What Momentum’s wins might mean for Labour
He has moved from the margins to the mainstream. A left-wing activist for more than 40 years, Jon Lansman was elected to Labour's ruling body for the first time on Monday.
As the founder of Momentum - the grassroots group that aims to keep the spirit and politics of Jeremy Corbyn's initial leadership campaign alive - he has been instrumental in shifting the centre of political gravity away from Labour's MPs and towards its activists.
After winning his place on the ruling National Executive Committee, he promised to use his position to "push for a massive expansion in Labour's community organising programme".
"For too long, politics has been top-heavy and Westminster-centric," he said.
"We need a socialist Labour government that works in tandem with experienced activists on the ground, who understand their communities and are given the resources and training to transform them for the better."
But some of his internal opponents - who would describe themselves as moderates, or centrists - believe his ambitions go far further.
They say what might seem like an obscure development in a meeting room at Labour's HQ demonstrates a willingness by Jon Lansman's Momentum allies to flex their political muscles.
Ann Black may not be well-known outside Labour circles but often comes top or near the top of the ballot for election to the party's NEC and - until lunchtime on Tuesday - chaired its powerful disputes committee.
She's not on the right but the left of the Labour Party. However, she had irked some in Momentum when she had agreed to rules which made it harder for newer members to vote in the second Labour leadership election - potentially favouring Jeremy Corbyn's opponent, Owen Smith.
So she was ousted in what was described as "a pointless and divisive move" by a left-wing member of the NEC. She was replaced by Christine Shawcroft - a leading figure in Momentum.
The group couldn't do this on its own - representatives of unions such as Unite, as well as shadow cabinet members, backed the change.
But there are concerns among Labour members who see themselves as moderates that a similar alliance will try to change the party's rules to make it easier to ditch MPs who continue to be unenthusiastic about Jeremy Corbyn's leadership.
The party is currently undertaking a "democracy review" - a look at its internal structures - under the auspices of Katy Clark, the former MP who is now the Labour leader's political secretary.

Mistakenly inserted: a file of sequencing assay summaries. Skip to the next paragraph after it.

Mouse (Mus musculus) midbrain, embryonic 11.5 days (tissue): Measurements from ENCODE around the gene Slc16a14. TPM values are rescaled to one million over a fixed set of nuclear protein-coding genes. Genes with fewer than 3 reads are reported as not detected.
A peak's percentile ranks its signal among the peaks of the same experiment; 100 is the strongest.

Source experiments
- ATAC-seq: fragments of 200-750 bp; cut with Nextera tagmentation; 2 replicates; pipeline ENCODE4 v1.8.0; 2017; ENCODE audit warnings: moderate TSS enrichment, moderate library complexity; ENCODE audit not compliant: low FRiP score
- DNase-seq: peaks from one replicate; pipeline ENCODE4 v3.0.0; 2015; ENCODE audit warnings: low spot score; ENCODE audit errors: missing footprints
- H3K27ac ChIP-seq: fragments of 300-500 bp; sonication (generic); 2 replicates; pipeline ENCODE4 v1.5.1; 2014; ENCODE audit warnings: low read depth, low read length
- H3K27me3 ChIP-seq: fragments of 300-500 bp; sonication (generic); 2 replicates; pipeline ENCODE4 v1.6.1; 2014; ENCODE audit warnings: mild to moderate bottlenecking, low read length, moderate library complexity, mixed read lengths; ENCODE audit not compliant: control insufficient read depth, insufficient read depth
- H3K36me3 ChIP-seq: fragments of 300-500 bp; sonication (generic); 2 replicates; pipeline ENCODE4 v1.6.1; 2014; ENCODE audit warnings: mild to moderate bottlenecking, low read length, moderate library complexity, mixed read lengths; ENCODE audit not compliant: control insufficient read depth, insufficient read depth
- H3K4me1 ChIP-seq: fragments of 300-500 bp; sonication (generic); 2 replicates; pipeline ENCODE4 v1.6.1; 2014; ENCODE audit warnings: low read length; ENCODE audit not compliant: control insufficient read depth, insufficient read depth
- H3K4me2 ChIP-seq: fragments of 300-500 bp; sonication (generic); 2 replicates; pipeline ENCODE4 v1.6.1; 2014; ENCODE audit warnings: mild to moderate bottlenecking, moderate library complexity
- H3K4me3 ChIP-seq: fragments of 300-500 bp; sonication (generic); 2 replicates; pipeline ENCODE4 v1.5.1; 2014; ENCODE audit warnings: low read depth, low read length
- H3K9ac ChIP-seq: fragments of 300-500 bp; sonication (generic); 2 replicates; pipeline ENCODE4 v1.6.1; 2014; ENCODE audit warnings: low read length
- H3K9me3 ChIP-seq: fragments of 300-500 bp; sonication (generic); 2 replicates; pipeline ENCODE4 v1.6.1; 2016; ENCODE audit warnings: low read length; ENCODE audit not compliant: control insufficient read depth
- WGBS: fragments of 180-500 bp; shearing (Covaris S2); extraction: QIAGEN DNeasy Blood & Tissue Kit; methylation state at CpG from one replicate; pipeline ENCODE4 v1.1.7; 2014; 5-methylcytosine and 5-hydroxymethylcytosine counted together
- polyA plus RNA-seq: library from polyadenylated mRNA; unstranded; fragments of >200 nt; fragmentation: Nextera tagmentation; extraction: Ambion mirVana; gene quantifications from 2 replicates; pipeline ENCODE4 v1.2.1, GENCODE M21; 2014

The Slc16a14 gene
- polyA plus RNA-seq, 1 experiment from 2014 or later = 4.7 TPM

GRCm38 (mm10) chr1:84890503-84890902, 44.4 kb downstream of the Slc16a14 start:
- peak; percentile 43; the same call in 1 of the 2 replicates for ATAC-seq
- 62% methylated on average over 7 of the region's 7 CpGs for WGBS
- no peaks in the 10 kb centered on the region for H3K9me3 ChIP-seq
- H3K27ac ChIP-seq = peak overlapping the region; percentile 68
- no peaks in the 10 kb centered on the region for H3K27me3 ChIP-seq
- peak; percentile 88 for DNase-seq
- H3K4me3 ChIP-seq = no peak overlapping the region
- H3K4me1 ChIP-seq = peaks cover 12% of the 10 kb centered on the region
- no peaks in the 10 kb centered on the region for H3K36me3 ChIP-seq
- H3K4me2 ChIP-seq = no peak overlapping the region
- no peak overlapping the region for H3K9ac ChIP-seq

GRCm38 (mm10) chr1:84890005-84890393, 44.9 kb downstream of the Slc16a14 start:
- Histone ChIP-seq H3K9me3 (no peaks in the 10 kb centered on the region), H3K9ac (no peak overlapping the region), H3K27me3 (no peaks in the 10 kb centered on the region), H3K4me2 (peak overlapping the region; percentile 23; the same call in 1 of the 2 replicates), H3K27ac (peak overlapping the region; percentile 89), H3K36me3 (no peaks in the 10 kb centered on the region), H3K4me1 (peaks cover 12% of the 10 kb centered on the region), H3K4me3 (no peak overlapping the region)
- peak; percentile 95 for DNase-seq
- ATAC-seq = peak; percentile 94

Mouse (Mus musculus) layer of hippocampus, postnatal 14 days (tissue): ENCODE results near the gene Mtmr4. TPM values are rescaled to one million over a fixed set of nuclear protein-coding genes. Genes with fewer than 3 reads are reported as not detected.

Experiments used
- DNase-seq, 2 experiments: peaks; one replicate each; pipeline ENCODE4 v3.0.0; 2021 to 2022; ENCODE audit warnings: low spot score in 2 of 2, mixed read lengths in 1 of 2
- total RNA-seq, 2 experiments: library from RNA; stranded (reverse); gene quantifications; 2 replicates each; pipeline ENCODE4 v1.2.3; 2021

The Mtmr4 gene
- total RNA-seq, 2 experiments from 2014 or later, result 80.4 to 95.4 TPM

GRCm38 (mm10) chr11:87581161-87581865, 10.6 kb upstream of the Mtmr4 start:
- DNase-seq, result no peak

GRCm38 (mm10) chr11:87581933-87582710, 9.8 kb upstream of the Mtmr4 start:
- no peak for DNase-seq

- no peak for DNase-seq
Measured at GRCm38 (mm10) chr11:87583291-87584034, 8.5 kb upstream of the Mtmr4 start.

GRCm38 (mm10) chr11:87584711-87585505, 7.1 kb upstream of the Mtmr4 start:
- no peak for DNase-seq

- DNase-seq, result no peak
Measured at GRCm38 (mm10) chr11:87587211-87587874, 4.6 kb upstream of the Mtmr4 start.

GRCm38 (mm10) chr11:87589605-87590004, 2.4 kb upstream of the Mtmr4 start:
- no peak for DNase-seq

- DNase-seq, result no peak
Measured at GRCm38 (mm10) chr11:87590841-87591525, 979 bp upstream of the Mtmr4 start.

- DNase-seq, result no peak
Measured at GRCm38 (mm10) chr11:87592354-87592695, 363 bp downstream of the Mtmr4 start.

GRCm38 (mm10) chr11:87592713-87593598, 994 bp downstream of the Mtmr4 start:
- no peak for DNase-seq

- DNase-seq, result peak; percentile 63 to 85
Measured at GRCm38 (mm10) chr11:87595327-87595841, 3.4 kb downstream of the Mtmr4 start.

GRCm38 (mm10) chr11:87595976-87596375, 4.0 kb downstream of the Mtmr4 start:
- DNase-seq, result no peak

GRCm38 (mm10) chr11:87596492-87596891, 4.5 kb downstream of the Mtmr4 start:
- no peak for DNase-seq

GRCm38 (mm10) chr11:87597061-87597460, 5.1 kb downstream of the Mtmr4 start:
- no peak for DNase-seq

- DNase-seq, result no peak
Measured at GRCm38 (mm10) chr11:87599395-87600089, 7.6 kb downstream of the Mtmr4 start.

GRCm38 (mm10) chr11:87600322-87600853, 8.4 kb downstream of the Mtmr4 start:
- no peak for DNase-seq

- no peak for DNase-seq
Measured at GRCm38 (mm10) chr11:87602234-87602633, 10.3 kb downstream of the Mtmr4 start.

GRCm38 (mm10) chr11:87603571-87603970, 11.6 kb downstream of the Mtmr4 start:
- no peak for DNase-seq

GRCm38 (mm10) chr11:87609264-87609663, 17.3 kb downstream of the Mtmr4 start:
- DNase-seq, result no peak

But the terms of reference of her review do not include what's known as the "mandatory" - or automatic - reselection of Labour MPs.
And I understand some of the representatives of the trade unions on Labour's NEC which are usually supportive of Jeremy Corbyn - and who voted for the removal of Ann Black - wouldn't back changing the rules on parliamentary selections.
So even if the moderates' fears were realised and Jon Lansman and his Momentum colleagues did want to add this issue to the party's democracy review, they would potentially face defeat - or, at the very least, delay until after this year's Labour conference.
But Richard Angell of Progress - seen as a moderate or modernising group by its members but criticised as a Blairite faction by its internal opponents - argues that Jon Lansman is not someone who respects due process: "He is in a hurry and he will push home his advantage.
"He knows if his support can build so quickly, it can recede as quickly."
He cites the re-opening of councillor selections in Birmingham as an example of where the party has given in to pressure from the left.
And he warns that sitting Labour MPs could still face a challenge under existing rules - where local members already have the power to "trigger" an open contest and make MPs compete against all-comers.
But left-wing union sources agree with Richard Angell on one point - there could be a practical constraint on this.
The Progress director told me: ''The party wants to go into the next election appearing to be united. If well-known hard-working MPs - some of whom get 80% of the vote - are deselected, that will be a big sign, a siren sounding, to tell potential voters that the party they supported - a Labour Party they recognise - has changed.
"Those voters won't necessarily accept whatever candidate is foisted on them. And with Labour and the Tories deadlocked in the polls this might just be the game-changer the Conservatives are looking for."
So if the polls remain tight, this may not happen.
There has also been both dismay and disbelief amongst anti-Corbyn parliamentarians over press reports that MPs who are deselected would sit as independents. The number of MPs who seem willing to consider this doesn't quite make a handful.